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Commercial Drivers Get Added Protection against Coercion in New FMCSA Rule

A regulation issued by the Federal Motor Carrier Safety Administration (FMCSA) will give commercial truck and bus drivers additional protection from being coerced into violating federal motor carrier safety regulations. The rule, which was proposed in May 2014, goes into effect on January 29, 2016.

The rule, released on November 30, prohibits any entity that operates a commercial motor vehicle in interstate commerce from coercing a driver and gives FMCSA enforcement authority over shippers, receivers, and transportation intermediaries, as well as motor carriers.

According to FMCSA, the rule responds to complaints from commercial drivers who reported receiving various forms of pressure to violate federal safety regulations, including those involving hours-of-service limitations designed to prevent fatigued driving, commercial driver’s license requirements, drug and alcohol testing, transportation of hazardous materials, and commercial regulations applicable to such activities as carrying passengers and moving interstate household goods. The threats include job termination, reduced pay, and forfeiture of favorable work hours or transportation jobs, FMCSA said.

“Any time a motor carrier, shipper, receiver, freight-forwarder, or broker demands that a schedule be met, one that the driver says would be impossible without violating hours-of-service restrictions or other safety regulations, that is coercion,” FMCSA Acting Administrator Scott Darling said in a November 27 statement announcing the rule. “No commercial driver should ever feel compelled to bypass important federal safety regulations and potentially endanger the lives of all travelers on the road.”

The rule establishes procedures for drivers when reporting coercion incidents and for FMCSA when processing such reports. FMCSA said a substantiated report of driver coercion could result in civil penalties and initiation of a proceeding to revoke a motor carrier’s operating authority. Any fines collected would be deposited into the Highway Trust Fund.

Drug and alcohol testing rules, hazardous materials regulations, and limits on drivers’ work hours also are covered under the regulation.

FMCSA is an agency within the U.S. Department of Transportation. The Occupational Safety and Health Administration, a Labor Department entity, has provided whistleblower protection to commercial truck and bus drivers since the Surface Transportation Assistance Act (“STAA”) went into effect in 1982. STAA and OSHA regulations protect drivers from retaliation for reporting or engaging in activities related to specified commercial motor vehicle safety, health, or security issues. In June 2014, the FMCSA and OSHA signed a memorandum of understanding to exchange allegations of safety, coercion, or retaliation when drivers file them with the wrong agency.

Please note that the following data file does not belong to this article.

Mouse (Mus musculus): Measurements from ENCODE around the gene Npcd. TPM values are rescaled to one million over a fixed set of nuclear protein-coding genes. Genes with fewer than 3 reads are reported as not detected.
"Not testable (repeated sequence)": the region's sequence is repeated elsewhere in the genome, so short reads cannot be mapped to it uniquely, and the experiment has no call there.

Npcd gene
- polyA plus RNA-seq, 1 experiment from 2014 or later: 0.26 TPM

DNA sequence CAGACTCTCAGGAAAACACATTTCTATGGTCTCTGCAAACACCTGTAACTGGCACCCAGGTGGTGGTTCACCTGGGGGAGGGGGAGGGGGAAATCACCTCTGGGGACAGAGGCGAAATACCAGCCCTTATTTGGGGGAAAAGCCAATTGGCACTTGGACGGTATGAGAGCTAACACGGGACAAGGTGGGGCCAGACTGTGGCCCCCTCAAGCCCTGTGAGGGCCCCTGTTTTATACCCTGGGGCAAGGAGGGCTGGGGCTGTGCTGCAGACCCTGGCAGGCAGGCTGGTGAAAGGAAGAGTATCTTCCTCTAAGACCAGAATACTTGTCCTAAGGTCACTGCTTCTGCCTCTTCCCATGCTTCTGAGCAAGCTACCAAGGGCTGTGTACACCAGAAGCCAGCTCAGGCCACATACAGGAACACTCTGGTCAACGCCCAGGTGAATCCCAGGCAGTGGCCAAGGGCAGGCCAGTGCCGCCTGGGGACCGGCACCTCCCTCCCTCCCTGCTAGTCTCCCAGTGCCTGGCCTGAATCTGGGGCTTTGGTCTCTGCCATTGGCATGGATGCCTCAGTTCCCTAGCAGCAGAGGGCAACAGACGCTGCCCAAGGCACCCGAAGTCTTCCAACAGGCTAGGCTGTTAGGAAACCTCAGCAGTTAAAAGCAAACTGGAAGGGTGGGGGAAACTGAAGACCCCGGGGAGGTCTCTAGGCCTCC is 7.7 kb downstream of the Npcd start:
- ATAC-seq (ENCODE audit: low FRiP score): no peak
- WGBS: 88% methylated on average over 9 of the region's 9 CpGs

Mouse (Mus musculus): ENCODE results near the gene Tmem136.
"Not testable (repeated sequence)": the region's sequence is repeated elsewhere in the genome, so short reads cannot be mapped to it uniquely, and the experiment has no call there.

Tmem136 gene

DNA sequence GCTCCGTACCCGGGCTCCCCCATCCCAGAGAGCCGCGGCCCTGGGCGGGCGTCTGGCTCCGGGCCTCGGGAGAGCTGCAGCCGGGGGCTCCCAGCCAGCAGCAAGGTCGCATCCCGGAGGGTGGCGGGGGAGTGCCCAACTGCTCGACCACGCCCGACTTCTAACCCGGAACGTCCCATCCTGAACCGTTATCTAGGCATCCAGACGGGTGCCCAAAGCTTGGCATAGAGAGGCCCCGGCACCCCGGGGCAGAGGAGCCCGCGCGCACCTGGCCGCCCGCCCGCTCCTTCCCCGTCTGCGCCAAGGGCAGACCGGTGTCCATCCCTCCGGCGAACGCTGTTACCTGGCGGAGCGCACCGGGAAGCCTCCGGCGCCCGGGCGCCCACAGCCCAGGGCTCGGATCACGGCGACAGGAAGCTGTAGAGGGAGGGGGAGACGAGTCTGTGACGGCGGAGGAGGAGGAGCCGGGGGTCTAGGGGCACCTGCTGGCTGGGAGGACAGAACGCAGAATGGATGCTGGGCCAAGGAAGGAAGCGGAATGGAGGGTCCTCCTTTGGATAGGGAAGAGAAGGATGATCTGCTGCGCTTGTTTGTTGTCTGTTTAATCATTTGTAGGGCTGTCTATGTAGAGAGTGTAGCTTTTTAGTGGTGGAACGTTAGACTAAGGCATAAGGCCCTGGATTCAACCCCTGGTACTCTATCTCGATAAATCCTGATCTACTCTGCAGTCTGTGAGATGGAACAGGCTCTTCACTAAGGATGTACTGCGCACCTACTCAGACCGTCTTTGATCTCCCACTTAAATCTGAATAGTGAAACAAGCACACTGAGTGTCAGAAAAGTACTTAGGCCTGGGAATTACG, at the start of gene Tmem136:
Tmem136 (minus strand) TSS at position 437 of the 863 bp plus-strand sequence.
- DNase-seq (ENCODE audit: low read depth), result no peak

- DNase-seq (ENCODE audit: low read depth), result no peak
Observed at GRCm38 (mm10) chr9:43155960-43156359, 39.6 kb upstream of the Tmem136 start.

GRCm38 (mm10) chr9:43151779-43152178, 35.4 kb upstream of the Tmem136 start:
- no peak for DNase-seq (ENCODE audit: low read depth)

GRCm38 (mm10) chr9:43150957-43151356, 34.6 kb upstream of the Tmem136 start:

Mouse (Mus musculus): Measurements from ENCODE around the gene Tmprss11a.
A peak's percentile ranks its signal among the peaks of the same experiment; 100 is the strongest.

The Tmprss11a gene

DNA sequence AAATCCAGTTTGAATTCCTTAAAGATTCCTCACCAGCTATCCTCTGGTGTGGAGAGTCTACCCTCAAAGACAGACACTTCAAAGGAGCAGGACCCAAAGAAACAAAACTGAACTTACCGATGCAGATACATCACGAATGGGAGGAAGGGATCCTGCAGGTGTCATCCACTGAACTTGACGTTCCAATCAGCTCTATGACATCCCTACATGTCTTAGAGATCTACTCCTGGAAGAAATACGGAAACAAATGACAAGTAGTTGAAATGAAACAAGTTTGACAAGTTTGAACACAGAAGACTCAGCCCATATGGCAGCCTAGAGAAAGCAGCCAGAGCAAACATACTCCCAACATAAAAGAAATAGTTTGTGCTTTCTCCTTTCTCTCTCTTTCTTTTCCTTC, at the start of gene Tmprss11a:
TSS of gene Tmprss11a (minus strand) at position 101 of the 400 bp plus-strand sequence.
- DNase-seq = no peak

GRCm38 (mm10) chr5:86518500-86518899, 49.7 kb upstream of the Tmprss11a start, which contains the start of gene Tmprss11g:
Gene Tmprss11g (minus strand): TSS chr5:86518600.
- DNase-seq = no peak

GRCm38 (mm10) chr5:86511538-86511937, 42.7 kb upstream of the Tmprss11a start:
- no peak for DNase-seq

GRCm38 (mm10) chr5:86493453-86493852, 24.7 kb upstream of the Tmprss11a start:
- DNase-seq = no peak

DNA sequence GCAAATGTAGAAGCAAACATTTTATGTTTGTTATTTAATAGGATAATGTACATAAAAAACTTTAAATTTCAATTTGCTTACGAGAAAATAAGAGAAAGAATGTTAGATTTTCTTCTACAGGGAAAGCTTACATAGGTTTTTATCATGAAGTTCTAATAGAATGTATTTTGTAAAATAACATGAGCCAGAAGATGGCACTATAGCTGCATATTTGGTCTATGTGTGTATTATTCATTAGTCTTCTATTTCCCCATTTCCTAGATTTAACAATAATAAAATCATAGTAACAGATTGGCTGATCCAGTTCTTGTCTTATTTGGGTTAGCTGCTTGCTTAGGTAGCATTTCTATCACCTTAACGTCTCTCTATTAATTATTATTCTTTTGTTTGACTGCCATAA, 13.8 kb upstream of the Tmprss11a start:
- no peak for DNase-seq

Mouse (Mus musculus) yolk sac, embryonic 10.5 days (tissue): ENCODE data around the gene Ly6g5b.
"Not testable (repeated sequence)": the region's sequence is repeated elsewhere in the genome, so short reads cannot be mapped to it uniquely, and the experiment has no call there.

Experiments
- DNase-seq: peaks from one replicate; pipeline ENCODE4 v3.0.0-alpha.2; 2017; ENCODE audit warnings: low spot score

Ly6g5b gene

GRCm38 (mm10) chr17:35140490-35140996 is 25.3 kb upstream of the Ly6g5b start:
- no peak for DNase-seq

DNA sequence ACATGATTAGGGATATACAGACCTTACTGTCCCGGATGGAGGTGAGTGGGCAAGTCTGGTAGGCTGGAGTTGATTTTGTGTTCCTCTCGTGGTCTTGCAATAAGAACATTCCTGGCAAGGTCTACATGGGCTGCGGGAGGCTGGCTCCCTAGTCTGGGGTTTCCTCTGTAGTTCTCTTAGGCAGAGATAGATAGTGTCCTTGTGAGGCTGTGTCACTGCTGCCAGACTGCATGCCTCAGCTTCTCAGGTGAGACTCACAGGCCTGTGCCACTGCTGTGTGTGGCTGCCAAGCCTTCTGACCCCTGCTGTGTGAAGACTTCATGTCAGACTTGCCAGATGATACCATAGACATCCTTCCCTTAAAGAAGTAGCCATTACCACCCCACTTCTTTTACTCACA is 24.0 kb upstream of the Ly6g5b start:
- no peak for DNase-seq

During the four-year period from 2009 through 2012, OSHA determined that 253 whistleblower complaints from commercial motor vehicle drivers had merit, the FMCSA said, as reported byBloomberg BNA. In the same period, the FMCSA validated 20 allegations of coercion that commercial drivers filed with the Transportation Department’s inspector general.

Jackson Lewis P.C. © 2018

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About this Author

Erik M. Dullea, Jackson Lewis, Mining Compliance Lawyer, Transportation Industry Attorney
Of Counsel

Erik Dullea is Of Counsel in the Denver, Colorado office of Jackson Lewis P.C.

Mr. Dullea practices in the regulatory compliance areas, with a focus on the mining and transportation industries and government contractors. He is a member of the firm’s Workplace Safety and Health and Litigation practice groups. Mr. Dullea has represented clients during adjudicative matters before various federal agencies, including the Mine Safety and Health Administration (MSHA), Occupational Safety and Health Administration (OSHA), Department of Homeland Security...

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James R. Mulroy, Litigation Attorney, Jackson Lewis Law firm
Office Managing Principal

James R. Mulroy, II, is the Office Managing Principal of the Memphis, Tennessee, office of Jackson Lewis P.C. He has more than 30 years of trial and litigation experience in federal and state trial and appellate courts as well as before administrative judges and tribunals.

Mr. Mulroy has represented clients in dozens of labor and employment, civil rights, unfair trade practices and public accommodation cases as well as a variety of class actions and multi-party lawsuits. He regularly counsels clients on a broad spectrum of employment-related issues, including employment and separation agreements, personnel policies and handbooks, EEO training, FLSA and FMLA compliance, restrictive covenants, and reductions-in-force.

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